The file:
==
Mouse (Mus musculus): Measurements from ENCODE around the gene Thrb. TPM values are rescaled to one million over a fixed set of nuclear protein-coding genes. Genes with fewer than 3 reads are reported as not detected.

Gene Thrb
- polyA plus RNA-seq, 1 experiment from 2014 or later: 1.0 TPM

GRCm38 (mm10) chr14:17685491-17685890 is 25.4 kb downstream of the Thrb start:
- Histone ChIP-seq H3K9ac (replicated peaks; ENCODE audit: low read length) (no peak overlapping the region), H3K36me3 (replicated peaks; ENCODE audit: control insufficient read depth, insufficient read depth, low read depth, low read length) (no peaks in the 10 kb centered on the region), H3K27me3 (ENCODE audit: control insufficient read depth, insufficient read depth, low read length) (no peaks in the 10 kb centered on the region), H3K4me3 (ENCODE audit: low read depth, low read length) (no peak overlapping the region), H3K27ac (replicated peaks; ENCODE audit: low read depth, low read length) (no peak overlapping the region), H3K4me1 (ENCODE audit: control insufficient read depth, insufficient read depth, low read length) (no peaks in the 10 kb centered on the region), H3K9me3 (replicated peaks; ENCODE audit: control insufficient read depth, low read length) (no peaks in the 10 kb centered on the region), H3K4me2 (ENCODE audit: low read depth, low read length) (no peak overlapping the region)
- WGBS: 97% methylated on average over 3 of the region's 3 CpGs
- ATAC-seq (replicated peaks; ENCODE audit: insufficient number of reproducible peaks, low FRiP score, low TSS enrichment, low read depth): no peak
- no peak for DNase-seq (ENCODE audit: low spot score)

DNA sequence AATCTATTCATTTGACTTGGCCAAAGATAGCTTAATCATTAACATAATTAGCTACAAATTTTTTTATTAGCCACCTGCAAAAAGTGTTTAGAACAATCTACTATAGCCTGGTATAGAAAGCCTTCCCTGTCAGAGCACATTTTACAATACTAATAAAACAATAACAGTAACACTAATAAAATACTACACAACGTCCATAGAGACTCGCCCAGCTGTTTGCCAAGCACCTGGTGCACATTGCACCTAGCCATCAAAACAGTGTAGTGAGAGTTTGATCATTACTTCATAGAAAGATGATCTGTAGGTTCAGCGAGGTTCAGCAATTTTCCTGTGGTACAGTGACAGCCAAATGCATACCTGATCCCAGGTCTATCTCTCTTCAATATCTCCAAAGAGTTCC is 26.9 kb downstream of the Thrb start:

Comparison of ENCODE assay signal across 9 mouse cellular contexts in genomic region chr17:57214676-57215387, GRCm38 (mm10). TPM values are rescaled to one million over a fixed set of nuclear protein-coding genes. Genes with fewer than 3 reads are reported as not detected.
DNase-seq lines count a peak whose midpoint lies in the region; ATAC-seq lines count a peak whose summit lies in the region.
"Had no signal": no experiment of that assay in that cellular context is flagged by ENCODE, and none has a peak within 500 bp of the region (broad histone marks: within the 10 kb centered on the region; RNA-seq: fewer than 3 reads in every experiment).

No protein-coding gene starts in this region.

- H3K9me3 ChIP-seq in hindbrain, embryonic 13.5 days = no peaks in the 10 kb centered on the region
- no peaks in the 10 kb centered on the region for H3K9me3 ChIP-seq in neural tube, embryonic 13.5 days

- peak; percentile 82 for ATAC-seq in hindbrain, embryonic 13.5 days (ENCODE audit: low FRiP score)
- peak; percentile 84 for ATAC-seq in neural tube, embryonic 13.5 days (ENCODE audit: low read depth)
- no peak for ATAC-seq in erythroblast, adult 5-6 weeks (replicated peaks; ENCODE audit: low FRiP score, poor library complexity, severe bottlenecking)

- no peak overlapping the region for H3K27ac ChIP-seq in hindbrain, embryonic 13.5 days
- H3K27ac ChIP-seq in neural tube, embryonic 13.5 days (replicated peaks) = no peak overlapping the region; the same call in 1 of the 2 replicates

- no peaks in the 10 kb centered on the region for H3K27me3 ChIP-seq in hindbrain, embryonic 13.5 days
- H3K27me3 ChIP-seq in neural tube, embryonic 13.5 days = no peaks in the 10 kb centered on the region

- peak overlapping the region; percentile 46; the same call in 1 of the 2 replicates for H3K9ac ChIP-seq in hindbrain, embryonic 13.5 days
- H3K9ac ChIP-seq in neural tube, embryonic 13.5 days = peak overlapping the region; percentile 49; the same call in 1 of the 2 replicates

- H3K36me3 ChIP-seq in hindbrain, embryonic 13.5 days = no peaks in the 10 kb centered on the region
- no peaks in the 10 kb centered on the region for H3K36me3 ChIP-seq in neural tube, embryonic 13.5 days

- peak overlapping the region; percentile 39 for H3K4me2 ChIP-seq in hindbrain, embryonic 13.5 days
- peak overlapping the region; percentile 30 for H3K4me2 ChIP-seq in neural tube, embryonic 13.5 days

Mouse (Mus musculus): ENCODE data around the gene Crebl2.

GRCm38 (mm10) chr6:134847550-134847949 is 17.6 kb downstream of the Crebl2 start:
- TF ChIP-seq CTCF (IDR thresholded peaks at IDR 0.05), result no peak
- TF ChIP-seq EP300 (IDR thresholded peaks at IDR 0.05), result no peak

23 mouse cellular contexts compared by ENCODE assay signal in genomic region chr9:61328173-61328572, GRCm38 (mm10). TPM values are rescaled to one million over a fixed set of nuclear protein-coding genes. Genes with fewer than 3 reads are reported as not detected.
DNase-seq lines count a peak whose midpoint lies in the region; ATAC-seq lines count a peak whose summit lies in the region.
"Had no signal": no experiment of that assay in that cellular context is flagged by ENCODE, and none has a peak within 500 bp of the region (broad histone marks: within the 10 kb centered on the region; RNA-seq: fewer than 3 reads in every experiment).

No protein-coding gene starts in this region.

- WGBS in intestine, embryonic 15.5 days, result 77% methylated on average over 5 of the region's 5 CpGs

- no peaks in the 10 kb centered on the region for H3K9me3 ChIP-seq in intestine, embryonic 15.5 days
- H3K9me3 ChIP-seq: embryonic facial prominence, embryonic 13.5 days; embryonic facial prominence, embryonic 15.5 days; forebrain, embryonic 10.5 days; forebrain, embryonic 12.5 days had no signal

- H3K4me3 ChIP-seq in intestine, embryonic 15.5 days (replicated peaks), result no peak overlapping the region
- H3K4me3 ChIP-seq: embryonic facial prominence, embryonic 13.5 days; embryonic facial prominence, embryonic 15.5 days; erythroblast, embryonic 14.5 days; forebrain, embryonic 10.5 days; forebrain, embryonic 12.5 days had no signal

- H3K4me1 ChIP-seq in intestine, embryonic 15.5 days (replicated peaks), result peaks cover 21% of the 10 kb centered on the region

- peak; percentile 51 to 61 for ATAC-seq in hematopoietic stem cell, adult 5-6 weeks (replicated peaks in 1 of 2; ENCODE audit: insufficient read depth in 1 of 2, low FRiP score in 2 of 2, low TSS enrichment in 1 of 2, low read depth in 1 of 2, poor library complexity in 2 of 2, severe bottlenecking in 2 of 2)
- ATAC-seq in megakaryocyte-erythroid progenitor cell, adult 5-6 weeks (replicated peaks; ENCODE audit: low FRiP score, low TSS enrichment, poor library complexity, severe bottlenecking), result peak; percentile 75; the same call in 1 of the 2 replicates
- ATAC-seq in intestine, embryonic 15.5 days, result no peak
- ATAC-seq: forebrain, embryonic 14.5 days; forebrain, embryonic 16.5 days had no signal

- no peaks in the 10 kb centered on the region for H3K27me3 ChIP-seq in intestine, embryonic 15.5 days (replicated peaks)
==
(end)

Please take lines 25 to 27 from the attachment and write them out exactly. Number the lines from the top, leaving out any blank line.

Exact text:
- H3K36me3 ChIP-seq in hindbrain, embryonic 13.5 days = no peaks in the 10 kb centered on the region
- no peaks in the 10 kb centered on the region for H3K36me3 ChIP-seq in neural tube, embryonic 13.5 days

- peak overlapping the region; percentile 39 for H3K4me2 ChIP-seq in hindbrain, embryonic 13.5 days